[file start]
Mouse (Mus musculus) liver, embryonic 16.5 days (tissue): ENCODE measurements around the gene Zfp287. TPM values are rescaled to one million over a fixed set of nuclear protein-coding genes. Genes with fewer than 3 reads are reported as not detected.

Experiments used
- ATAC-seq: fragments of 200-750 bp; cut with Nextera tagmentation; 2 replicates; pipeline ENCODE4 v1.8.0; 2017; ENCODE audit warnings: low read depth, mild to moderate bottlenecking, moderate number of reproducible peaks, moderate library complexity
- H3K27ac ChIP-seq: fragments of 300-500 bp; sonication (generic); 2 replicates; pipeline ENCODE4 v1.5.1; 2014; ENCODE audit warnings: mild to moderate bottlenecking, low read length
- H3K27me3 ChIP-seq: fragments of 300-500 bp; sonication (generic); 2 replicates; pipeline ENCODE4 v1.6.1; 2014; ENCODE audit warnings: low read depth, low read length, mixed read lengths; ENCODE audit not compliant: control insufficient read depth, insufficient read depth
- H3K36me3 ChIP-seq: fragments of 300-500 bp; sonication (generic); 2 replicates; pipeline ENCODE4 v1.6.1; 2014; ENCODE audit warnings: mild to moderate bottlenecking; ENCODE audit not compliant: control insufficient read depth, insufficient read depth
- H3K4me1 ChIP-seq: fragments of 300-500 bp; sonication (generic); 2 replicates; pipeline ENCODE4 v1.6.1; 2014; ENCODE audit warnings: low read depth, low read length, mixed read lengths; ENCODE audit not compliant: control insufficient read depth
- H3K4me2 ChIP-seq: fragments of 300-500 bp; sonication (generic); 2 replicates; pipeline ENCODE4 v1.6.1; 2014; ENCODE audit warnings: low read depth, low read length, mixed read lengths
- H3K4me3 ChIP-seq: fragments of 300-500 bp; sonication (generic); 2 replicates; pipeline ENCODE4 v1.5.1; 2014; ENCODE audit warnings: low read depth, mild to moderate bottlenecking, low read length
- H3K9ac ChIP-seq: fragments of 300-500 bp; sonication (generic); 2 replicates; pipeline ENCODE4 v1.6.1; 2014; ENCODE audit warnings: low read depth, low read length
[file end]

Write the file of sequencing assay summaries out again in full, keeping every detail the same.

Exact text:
Mouse (Mus musculus) liver, embryonic 16.5 days (tissue): ENCODE measurements around the gene Zfp287. TPM values are rescaled to one million over a fixed set of nuclear protein-coding genes. Genes with fewer than 3 reads are reported as not detected.

Experiments used
- ATAC-seq: fragments of 200-750 bp; cut with Nextera tagmentation; 2 replicates; pipeline ENCODE4 v1.8.0; 2017; ENCODE audit warnings: low read depth, mild to moderate bottlenecking, moderate number of reproducible peaks, moderate library complexity
- H3K27ac ChIP-seq: fragments of 300-500 bp; sonication (generic); 2 replicates; pipeline ENCODE4 v1.5.1; 2014; ENCODE audit warnings: mild to moderate bottlenecking, low read length
- H3K27me3 ChIP-seq: fragments of 300-500 bp; sonication (generic); 2 replicates; pipeline ENCODE4 v1.6.1; 2014; ENCODE audit warnings: low read depth, low read length, mixed read lengths; ENCODE audit not compliant: control insufficient read depth, insufficient read depth
- H3K36me3 ChIP-seq: fragments of 300-500 bp; sonication (generic); 2 replicates; pipeline ENCODE4 v1.6.1; 2014; ENCODE audit warnings: mild to moderate bottlenecking; ENCODE audit not compliant: control insufficient read depth, insufficient read depth
- H3K4me1 ChIP-seq: fragments of 300-500 bp; sonication (generic); 2 replicates; pipeline ENCODE4 v1.6.1; 2014; ENCODE audit warnings: low read depth, low read length, mixed read lengths; ENCODE audit not compliant: control insufficient read depth
- H3K4me2 ChIP-seq: fragments of 300-500 bp; sonication (generic); 2 replicates; pipeline ENCODE4 v1.6.1; 2014; ENCODE audit warnings: low read depth, low read length, mixed read lengths
- H3K4me3 ChIP-seq: fragments of 300-500 bp; sonication (generic); 2 replicates; pipeline ENCODE4 v1.5.1; 2014; ENCODE audit warnings: low read depth, mild to moderate bottlenecking, low read length
- H3K9ac ChIP-seq: fragments of 300-500 bp; sonication (generic); 2 replicates; pipeline ENCODE4 v1.6.1; 2014; ENCODE audit warnings: low read depth, low read length